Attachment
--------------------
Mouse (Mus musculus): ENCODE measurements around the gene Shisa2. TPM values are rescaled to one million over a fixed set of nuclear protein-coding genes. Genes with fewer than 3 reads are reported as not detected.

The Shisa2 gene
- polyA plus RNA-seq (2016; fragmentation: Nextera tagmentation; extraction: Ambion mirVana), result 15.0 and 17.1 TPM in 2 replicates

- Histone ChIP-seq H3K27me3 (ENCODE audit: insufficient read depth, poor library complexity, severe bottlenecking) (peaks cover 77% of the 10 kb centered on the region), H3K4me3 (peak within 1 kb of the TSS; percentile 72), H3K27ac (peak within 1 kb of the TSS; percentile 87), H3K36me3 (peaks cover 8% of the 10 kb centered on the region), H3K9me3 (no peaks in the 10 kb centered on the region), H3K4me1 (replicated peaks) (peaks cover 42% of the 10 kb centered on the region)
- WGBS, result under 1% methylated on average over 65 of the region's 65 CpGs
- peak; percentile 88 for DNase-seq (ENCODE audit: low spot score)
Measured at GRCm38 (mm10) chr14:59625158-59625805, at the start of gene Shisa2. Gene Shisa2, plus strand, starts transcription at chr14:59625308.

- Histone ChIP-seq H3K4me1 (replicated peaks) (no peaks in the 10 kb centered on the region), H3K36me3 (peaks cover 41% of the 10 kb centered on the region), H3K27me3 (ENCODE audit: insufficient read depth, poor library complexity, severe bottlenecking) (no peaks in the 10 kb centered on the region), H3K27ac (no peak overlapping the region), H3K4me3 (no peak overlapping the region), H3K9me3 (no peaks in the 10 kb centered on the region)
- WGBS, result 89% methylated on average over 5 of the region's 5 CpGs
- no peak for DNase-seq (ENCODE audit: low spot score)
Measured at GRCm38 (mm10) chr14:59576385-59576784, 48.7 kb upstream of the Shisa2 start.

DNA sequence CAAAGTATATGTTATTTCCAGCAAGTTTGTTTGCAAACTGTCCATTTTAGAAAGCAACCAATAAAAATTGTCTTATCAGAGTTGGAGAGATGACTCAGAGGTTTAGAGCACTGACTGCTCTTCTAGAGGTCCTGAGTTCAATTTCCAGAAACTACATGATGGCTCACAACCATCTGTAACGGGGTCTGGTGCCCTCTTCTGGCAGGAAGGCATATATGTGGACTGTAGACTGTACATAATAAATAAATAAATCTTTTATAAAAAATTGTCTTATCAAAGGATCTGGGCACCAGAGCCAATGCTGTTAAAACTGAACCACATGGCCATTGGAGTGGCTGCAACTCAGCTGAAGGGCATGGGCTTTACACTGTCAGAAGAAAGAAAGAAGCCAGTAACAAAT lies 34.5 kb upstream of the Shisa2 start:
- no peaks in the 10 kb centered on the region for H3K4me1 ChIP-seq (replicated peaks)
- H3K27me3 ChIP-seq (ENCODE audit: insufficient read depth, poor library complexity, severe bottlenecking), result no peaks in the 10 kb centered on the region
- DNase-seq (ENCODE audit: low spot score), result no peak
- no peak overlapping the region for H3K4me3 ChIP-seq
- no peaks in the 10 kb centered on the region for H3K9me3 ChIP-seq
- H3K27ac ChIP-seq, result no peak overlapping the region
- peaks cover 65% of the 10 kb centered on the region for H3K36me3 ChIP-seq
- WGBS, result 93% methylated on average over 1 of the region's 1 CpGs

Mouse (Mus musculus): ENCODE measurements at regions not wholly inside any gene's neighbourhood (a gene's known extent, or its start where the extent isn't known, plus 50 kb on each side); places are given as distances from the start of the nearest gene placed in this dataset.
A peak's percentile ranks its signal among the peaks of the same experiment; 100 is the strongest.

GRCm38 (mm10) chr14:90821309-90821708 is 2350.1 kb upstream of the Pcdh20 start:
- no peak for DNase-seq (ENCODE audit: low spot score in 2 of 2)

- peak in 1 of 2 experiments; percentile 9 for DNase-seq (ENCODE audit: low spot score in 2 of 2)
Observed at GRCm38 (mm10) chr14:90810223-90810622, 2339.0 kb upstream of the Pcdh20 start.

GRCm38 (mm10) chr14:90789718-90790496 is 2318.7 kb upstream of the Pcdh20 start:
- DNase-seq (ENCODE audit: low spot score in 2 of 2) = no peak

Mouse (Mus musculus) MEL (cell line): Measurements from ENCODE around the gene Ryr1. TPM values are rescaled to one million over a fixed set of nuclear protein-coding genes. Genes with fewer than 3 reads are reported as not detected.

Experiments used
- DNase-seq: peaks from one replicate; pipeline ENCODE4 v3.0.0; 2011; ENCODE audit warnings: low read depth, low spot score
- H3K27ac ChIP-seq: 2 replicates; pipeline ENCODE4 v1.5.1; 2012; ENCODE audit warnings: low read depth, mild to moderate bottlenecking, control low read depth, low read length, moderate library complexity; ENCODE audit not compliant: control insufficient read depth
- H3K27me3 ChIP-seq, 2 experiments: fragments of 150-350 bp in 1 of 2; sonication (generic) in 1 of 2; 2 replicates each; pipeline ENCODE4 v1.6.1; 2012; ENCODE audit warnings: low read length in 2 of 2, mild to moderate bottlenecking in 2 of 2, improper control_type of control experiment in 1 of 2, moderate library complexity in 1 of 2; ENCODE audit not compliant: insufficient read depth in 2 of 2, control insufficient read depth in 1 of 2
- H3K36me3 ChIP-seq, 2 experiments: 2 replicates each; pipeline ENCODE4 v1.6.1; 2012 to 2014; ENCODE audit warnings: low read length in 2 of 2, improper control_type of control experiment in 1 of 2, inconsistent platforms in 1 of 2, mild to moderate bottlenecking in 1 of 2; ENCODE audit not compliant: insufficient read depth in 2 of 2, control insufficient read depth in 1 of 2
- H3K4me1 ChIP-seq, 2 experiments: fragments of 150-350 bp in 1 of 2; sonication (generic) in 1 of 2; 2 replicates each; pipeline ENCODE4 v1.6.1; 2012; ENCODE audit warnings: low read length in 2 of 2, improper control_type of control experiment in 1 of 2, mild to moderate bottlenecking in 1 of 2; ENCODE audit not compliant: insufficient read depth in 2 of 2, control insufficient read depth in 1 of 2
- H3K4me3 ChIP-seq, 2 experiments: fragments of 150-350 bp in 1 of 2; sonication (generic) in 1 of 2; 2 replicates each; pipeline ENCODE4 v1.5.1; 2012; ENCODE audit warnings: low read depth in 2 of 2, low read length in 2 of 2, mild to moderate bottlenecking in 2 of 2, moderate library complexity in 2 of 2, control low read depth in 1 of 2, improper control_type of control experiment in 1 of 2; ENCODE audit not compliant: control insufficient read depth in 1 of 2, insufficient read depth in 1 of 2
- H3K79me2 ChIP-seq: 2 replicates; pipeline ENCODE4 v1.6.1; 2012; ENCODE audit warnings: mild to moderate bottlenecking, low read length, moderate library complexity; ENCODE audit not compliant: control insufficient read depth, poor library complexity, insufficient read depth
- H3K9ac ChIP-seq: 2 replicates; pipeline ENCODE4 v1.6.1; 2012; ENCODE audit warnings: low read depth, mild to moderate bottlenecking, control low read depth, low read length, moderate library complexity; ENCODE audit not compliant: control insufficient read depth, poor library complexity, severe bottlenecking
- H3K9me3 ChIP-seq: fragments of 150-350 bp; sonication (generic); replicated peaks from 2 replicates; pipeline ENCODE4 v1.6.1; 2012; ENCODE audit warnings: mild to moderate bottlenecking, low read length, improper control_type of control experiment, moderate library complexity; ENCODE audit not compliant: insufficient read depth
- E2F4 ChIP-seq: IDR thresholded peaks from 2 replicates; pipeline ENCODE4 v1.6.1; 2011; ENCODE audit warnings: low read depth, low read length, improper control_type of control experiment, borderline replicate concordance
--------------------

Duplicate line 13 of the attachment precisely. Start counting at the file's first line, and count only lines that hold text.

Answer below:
- no peaks in the 10 kb centered on the region for H3K4me1 ChIP-seq (replicated peaks)